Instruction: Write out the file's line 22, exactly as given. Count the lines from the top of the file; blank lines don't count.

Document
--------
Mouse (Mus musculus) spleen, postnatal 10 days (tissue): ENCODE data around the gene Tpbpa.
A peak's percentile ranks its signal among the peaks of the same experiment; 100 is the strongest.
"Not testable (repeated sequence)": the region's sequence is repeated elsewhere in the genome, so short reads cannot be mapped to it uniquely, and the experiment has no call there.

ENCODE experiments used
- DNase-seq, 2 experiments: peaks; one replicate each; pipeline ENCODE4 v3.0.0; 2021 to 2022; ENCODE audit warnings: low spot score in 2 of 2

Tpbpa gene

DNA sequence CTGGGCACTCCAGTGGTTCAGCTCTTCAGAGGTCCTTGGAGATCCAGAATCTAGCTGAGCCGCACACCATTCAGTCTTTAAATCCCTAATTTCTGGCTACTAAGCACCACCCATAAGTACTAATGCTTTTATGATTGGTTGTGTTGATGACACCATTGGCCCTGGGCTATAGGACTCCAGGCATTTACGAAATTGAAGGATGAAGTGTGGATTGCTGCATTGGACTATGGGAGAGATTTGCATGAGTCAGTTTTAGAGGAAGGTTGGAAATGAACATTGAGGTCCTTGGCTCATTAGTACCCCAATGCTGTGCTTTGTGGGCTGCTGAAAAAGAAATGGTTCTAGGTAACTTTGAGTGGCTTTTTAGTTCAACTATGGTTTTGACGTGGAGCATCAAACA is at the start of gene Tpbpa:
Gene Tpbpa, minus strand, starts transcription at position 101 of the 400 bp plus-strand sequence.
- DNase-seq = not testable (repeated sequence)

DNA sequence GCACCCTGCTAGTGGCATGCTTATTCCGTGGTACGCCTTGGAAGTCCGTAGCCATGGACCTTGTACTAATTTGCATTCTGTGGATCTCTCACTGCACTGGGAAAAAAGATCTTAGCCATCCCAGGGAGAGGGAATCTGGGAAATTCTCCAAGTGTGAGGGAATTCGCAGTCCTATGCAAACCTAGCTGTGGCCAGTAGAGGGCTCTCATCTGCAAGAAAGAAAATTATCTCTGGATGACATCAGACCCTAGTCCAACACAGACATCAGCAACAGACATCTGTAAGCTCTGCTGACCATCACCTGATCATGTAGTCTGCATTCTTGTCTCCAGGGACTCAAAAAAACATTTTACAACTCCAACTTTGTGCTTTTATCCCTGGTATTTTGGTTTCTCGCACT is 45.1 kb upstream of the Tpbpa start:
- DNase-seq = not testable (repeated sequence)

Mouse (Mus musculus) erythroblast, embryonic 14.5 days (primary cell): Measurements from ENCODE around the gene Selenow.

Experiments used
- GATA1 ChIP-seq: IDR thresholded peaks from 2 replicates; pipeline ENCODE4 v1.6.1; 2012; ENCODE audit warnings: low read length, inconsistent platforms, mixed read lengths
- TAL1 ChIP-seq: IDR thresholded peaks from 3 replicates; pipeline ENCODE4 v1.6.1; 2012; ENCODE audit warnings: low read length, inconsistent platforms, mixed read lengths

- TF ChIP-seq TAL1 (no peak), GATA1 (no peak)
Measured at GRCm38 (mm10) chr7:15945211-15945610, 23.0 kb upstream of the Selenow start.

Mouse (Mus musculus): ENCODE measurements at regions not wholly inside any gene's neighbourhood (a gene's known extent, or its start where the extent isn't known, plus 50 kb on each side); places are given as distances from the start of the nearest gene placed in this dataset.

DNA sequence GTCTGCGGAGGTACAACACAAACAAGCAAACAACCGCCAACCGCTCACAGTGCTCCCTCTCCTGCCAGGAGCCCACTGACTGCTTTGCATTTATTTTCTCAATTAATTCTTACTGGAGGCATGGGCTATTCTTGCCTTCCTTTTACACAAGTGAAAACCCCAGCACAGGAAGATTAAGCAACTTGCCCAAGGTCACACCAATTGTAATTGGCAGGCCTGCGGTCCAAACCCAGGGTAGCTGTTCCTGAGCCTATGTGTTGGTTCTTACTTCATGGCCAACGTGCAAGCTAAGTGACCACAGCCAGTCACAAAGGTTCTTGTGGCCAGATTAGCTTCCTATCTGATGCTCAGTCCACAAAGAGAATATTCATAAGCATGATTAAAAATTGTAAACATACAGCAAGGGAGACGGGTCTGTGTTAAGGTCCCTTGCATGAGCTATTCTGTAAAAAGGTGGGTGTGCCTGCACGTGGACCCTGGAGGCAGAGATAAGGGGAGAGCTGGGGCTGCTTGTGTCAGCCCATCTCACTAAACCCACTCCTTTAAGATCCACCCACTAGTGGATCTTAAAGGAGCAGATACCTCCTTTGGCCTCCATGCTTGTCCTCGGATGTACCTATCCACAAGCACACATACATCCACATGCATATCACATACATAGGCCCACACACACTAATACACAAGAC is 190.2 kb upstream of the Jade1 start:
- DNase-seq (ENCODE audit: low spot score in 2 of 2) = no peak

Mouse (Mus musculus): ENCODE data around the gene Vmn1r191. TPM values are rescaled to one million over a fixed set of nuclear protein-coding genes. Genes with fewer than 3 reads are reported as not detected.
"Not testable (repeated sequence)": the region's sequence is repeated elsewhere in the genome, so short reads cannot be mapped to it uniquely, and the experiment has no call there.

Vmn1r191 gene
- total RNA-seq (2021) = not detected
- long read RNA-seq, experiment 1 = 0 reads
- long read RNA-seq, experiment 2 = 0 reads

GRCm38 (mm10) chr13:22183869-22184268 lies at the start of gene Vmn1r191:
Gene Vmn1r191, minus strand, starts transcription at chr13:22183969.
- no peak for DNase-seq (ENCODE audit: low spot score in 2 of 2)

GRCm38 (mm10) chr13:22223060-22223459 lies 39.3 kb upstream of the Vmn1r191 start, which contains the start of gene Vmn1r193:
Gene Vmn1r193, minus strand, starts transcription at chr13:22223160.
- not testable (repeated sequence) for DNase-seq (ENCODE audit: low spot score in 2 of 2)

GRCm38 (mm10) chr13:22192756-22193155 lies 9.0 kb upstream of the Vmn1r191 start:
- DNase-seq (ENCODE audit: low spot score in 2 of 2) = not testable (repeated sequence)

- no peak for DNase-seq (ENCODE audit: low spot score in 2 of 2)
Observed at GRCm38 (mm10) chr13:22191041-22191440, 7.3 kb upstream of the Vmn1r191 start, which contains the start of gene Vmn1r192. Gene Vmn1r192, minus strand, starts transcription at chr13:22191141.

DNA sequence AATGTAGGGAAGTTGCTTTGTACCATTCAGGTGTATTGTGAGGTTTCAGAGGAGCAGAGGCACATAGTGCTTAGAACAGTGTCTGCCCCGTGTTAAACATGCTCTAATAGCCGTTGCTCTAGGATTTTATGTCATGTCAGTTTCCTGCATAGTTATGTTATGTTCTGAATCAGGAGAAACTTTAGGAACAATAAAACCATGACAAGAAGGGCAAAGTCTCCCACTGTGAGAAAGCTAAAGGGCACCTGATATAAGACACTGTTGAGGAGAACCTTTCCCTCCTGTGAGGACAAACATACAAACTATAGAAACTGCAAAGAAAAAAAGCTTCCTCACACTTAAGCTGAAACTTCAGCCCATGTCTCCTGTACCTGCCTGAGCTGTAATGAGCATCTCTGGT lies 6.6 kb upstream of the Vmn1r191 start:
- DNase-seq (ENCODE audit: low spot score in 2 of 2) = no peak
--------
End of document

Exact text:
"Not testable (repeated sequence)": the region's sequence is repeated elsewhere in the genome, so short reads cannot be mapped to it uniquely, and the experiment has no call there.